As the investment community continues to trumpet the many potential advantages of exchange-traded funds – including lowers costs, tax efficiency, and transparency, one advantage that is often overlooked is the ability to place stop-loss or sell stop-limit orders on ETFs. Because ETFs trade intra-day on the exchanges like stocks, investors can utilize tools that aren’t available with mutual funds.
A stop-loss order is simply an order placed with a broker to sell a security when it crosses below a certain price threshold. For example, if an ETF share is purchased for $25.00 and a 10% stop-loss order is immediately placed on the share, the broker will execute the sale of the share at the market price when the ETF trades at $22.50 or lower. Note that a stop-loss order doesn’t guarantee the trade will be executed at $22.50, only that the sell order will be triggered. If the price of the security is deteriorating rapidly, the sale could actually be executed at a lower price.
A sell stop-limit order is similar, except that more precise control can be exercised over the sale price. If a stop is entered at $22.50 with a limit of $22.00, the sale will be triggered once the ETF trades at $22.50 or lower, but the trade will only be executed if the broker can sell at a price of $22.00 or better. This allows the investor to ensure they receive a certain price or better for the ETF if the sale order is triggered. It’s important to note that if the price of the ETF quickly gapped down below $22.00 before the sale could be executed, then the sell order would not be filled (versus a stop-loss order where the order would be filled regardless of the price once the ETF hit $22.50 or lower).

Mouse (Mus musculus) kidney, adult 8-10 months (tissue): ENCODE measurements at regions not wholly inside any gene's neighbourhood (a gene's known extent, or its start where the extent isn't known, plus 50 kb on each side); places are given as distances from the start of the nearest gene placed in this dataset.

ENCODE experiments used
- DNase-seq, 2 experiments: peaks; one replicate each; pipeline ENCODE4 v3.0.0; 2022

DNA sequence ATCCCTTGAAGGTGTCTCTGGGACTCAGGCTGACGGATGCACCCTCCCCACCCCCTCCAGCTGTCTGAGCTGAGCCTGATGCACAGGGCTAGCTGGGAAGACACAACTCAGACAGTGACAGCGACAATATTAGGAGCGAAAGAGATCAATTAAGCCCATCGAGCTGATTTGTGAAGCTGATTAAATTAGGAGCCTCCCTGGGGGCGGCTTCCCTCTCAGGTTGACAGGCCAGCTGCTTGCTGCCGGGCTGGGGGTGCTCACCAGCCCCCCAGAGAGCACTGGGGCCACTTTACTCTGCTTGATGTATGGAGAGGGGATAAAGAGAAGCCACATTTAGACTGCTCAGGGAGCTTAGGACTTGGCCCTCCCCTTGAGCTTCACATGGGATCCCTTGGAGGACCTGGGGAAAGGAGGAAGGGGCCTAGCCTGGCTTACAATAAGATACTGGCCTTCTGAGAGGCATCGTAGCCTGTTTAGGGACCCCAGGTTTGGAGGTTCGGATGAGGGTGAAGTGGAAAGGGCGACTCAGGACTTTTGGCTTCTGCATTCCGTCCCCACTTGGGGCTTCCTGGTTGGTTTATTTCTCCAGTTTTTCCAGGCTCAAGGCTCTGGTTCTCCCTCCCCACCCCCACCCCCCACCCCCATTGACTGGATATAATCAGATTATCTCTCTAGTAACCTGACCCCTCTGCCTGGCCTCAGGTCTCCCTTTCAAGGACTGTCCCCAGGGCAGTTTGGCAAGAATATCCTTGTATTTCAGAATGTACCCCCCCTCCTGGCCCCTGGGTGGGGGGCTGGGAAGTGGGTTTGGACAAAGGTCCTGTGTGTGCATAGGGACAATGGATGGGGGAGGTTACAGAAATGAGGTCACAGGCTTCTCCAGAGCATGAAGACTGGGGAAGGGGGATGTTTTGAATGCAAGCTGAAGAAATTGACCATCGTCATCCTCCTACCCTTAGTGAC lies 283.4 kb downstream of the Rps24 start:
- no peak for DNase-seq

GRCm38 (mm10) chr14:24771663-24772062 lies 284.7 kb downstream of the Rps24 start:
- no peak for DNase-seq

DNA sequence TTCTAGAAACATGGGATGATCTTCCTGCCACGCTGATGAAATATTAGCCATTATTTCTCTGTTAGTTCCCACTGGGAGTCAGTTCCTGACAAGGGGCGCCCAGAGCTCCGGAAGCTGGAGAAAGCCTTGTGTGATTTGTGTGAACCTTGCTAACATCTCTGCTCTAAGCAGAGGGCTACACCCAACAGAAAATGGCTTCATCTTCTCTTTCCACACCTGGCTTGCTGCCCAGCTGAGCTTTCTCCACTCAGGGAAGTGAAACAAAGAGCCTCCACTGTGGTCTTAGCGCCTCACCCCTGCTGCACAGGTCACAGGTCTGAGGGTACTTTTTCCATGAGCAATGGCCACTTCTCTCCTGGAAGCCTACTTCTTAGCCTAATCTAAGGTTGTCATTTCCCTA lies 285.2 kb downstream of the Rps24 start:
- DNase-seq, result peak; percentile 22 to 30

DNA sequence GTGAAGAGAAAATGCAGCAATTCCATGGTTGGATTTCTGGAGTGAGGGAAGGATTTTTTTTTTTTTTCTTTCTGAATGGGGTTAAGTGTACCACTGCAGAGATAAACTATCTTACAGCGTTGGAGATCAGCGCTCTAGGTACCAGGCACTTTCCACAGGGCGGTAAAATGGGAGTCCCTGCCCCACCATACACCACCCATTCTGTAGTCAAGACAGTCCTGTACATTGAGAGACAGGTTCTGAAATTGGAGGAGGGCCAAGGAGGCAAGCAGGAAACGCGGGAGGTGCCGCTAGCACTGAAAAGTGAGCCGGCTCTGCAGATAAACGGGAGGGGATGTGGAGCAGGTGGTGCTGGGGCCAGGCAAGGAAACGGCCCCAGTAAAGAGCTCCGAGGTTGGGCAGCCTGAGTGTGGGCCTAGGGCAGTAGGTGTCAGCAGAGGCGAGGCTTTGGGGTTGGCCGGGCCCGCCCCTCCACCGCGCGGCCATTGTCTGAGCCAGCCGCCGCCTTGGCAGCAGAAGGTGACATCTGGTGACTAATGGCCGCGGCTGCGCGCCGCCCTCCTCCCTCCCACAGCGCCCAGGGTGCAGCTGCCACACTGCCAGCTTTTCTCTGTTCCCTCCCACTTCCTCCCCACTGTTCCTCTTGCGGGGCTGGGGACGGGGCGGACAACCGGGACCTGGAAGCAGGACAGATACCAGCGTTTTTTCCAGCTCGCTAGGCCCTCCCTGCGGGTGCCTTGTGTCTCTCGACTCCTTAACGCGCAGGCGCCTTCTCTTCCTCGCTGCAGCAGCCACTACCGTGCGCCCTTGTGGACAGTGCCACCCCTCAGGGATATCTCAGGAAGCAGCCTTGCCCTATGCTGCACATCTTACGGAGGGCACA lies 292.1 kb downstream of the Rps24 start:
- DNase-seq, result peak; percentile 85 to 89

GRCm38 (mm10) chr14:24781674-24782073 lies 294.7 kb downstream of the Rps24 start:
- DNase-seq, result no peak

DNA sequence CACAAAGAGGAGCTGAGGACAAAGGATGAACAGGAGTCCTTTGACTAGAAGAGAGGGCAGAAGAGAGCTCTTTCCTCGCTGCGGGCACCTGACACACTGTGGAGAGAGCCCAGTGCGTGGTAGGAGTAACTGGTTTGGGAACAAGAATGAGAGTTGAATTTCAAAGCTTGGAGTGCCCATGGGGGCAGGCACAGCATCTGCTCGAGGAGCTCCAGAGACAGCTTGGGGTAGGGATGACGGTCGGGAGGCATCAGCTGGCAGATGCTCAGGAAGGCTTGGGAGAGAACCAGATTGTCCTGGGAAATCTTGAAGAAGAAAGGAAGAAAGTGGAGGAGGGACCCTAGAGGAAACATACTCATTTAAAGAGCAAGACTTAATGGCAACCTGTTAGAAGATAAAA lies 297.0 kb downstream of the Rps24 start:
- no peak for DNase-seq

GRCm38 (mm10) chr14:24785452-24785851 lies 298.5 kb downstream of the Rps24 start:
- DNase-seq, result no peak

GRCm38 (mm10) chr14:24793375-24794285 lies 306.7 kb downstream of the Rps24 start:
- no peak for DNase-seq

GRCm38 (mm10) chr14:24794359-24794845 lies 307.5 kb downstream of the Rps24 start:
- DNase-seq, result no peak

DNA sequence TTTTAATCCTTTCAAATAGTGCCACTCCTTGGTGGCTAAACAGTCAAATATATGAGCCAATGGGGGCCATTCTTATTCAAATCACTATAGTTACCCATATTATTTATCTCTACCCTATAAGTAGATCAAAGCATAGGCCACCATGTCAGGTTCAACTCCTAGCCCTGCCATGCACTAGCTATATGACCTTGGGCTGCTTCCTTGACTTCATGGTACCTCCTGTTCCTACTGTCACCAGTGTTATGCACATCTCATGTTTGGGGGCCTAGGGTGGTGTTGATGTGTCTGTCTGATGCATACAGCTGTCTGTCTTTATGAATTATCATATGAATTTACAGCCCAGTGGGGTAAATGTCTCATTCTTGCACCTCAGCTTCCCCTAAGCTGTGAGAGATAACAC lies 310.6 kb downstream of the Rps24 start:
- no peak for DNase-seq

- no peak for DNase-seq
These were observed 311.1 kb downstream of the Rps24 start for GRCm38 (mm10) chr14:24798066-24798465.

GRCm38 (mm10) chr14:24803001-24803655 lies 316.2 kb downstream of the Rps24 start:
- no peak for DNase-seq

While these types of orders are not for everybody and wouldn’t come into play for traditional buy-and-hold investors, these can be useful tools for more active approaches – particularly in the type of market we’re currently operating in. After a run-up of nearly 50% in the S&P 500 and given the still uncertain economic environment, many experts are concerned that there could be a significant pullback. While no one knows for sure what will happen, ETF investors can utilize stop-loss and sell stop-limit orders to ensure they lock-in profits and limit severe drawdowns in the event there is a sharp market decline. In contrast, with mutual funds, sales can only be executed based on the net asset value of the shares of the fund at the end of each day and also require investors to continuously monitor market events. With ETFs, investors can tend to their busy work and family schedules or go on vacation and have confidence that downside protection is in place.